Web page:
Criticism

The Critical Flame:: Stones of Witness: On Carolyn Forche’s In the Lateness of the World

Seeing here is not just about recording the atrocities of war. If that was what Gómez Vides wanted, he would have approached a photojournalist instead. The question is not just what we see but also how we see. To paraphrase Yeats, if we want to make a political argument, we turn to rhetoric; if we want to engage deeply with the ways our lives are marked by extremity, we make poetry. Forché bears witness to the ways war and exile shape our private and intimate lives, our individual consciousness.

The Writer’s Chronicle:: “Love You I Must”: Dudley Randall and the Ballade Tradition (Print)

In the Occitan tradition, the ballade was used mainly for love poems, especially that of courtly love, a literary fiction created to amuse the aristocracy. In English, which has far fewer rhymes than French or Occitan, the ballade is more difficult to write. There is scant tradition of ballades in English and they tend to be about lighter subjects. “The Southern Road” is among the first, if not the only, English ballades that wrestle with social issues. But the ballade is not the most obvious form, culturally or thematically, that Randall could have used for this poem.

The Dark Horse:: Measuring a Void: On Robert Frost’s “Acquainted with the Night” (Print)

Beneath this gloss of perfection, though, is a sense of anxiety and disorder that culminates in an acute terror. How does Frost create such disquiet from an apparent order? It lies not so much in what the poem says, but rather in what it does with form and syntax.

Tin House:: Lost and Found: Diane Gilliam Fisher’s Kettle Bottom (Print)

Kettle Bottom chronicles this history from the points of view of the miners and their families. Each poem channels a different persona, such as the wives who scrub coal dust from their husbands’ coveralls; the woman who advises her sister Hazel not to marry an alcoholic miner… Some characters recur in the book while others appear once or twice. Some characters are named while others remain anonymous. Through these voices, we feel the private pain of this history.

Open Letters Monthly:: Six Lyric Voices of Witness

The poet Lucille Clifton says, “What the poet does, ideally, is to talk about the history of the inside of people so that history is more than just the appearance of things.” A number of contemporary poets engage with forgotten histories or suppressed perspectives. In America, this includes the legacies of lynching and slavery, labor and Indian massacres in the frontier West, the influenza pandemic, and the Japanese internment during World War II. These poems insist that we remember the past, even and especially when it implicates us, and reckon with our individual and collective psyches.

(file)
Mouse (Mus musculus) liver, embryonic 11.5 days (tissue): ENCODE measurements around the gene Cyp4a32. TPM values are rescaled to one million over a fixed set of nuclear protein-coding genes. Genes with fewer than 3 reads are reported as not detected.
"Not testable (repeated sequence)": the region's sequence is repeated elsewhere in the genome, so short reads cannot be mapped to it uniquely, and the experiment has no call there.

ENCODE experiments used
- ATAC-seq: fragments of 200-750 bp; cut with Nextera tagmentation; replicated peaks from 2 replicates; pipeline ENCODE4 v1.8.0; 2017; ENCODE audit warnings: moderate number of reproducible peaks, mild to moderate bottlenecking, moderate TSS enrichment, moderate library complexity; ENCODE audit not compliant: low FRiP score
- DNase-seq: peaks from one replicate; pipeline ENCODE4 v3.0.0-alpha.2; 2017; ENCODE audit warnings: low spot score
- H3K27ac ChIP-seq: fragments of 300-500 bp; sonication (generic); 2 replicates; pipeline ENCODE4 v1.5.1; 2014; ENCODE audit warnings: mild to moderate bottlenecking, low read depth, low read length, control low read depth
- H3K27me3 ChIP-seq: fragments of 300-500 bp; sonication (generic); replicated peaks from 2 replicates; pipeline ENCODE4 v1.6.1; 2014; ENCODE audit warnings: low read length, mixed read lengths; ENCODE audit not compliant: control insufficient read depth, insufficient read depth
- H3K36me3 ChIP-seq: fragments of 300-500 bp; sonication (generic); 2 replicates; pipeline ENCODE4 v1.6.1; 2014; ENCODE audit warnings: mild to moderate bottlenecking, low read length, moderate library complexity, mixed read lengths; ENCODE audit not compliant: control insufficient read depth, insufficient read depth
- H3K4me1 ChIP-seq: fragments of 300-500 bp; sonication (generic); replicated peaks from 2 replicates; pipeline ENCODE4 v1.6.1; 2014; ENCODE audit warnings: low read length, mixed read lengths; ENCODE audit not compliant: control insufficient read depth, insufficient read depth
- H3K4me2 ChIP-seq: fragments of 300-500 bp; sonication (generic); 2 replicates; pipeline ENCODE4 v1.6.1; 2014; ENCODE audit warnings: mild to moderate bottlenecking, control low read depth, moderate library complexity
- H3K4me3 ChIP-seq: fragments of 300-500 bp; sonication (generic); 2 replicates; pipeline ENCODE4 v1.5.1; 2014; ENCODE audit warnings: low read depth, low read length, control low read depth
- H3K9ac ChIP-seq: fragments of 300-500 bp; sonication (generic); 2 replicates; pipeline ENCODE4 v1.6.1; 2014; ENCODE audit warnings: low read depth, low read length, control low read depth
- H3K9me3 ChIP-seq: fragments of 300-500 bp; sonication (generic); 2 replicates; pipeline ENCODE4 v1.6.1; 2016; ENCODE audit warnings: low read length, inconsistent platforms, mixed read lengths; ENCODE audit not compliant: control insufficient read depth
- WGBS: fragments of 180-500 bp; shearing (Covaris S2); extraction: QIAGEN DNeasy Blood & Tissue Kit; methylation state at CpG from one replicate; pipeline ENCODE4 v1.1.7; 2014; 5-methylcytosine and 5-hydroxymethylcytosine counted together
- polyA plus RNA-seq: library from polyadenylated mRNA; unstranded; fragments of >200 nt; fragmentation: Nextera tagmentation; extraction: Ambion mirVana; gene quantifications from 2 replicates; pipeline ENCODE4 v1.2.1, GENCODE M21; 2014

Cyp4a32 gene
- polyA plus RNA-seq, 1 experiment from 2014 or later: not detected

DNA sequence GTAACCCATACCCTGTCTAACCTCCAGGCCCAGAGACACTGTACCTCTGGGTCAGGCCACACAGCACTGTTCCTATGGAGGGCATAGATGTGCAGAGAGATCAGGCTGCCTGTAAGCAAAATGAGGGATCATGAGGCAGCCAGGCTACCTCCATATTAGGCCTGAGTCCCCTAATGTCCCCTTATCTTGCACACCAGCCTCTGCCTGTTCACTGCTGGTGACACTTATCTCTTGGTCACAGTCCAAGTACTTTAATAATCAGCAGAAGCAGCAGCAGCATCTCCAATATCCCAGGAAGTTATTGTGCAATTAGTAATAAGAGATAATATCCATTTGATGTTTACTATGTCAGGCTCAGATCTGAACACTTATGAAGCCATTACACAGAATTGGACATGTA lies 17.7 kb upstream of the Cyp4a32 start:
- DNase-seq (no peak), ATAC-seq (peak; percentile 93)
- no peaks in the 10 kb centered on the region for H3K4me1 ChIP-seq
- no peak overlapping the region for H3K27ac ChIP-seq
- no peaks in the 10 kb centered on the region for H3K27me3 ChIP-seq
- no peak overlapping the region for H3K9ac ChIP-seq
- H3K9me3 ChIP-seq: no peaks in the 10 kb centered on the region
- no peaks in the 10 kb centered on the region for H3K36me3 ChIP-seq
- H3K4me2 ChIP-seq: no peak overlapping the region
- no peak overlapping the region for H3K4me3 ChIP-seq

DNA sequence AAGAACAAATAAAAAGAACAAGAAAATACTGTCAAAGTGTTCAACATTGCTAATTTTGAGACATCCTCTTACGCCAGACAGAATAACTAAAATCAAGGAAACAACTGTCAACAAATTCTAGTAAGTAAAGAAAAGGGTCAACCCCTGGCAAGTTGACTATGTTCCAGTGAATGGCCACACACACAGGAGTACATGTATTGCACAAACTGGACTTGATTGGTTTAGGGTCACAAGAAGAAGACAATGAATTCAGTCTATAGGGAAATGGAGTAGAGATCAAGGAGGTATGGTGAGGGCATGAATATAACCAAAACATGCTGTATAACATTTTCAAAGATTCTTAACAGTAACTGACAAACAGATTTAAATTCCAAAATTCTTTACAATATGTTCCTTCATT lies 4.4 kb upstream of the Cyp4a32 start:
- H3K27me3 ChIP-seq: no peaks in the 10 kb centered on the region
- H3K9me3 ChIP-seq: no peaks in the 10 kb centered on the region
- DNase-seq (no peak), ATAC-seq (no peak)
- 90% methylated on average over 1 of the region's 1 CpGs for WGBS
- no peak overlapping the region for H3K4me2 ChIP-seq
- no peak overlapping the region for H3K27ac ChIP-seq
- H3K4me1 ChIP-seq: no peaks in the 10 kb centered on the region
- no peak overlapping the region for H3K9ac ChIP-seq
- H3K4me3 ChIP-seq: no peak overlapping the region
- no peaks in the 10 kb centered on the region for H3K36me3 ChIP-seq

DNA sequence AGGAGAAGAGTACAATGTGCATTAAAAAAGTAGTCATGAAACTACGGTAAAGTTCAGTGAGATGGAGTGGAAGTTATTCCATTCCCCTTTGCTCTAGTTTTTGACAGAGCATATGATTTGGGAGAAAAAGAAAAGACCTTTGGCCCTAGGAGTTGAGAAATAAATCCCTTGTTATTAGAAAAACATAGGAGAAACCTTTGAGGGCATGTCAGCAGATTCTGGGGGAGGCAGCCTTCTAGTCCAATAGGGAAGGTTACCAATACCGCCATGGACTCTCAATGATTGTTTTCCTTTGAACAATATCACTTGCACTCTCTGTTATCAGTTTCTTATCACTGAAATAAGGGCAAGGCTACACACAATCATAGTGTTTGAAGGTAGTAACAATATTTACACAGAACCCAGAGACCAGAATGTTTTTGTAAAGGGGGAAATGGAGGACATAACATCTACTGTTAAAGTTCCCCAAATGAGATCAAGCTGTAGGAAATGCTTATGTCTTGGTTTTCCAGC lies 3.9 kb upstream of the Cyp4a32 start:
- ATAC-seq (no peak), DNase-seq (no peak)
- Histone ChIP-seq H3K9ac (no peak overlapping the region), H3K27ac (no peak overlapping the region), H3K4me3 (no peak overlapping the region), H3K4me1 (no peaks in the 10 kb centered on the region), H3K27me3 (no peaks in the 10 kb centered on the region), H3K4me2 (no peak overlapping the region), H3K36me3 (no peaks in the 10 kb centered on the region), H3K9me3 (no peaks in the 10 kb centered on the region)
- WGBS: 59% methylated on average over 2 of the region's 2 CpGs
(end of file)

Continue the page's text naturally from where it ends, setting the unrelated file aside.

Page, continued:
Open Letters Monthly:: Beyond Thought: On Clarice Lispector

Lispector’s work is often described as philosophical, though she depends less on the logic of argument than the associations of images and emotions. She conveys G.H.’s crisis by discussing, among other things, the desert, which she likens to her soul, and salt, which is the taste of intimacy. She is less concerned with plot and setting and writes instead from the body. She rarely depicts sex, but her language is erotic, which is to say, it stems from a primeval impulse. As G.H. says, “Because a world fully alive has the power of a Hell.” 

Open Letters Monthly:: An Unfolding Elegy: On Jake Adam York

The elegies are the centerpiece of York’s poetry. He also wrote about music, in particular the murder ballads of the Louvin Brothers and the jazz of John Coltrane and Sun Ra. He wrote about his grandmother’s southern cooking and his love of whiskey and barbecue. For York, we relate to one another in music and food. We create memories and a sense of belonging. In this light, the elegies are not just for the Civil Rights martyrs but also for our best selves: the selves we subsume to the demands of power and privilege.

Open Letters Monthly:: Truth be Told: On Natasha Trethewey

When Trethewey boarded the boat for Ship Island she journeyed not just to a place but into a history. For her, history is not just about the literal truth. It is instead where individual lives intersect with the forces of culture. In writing poetry, she can use metaphors and associations to recreate the emotional terrain of the past. Where definitive facts are lost or misguided, she can draw on her research and experiences to imagine what may have happened. She ultimately argues that history is subjective and the truth dependent on our personal lenses and biases.